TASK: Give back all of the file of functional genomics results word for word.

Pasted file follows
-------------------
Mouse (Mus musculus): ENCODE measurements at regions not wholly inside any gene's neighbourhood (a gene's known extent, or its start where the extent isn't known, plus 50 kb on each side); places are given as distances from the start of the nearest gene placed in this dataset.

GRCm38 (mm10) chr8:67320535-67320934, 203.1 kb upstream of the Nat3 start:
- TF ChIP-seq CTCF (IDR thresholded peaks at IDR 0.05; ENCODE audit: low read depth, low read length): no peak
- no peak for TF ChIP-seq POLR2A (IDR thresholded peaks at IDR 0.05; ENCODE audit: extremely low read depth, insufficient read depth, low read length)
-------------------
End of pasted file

Mouse (Mus musculus): ENCODE measurements at regions not wholly inside any gene's neighbourhood (a gene's known extent, or its start where the extent isn't known, plus 50 kb on each side); places are given as distances from the start of the nearest gene placed in this dataset.

GRCm38 (mm10) chr8:67320535-67320934, 203.1 kb upstream of the Nat3 start:
- TF ChIP-seq CTCF (IDR thresholded peaks at IDR 0.05; ENCODE audit: low read depth, low read length): no peak
- no peak for TF ChIP-seq POLR2A (IDR thresholded peaks at IDR 0.05; ENCODE audit: extremely low read depth, insufficient read depth, low read length)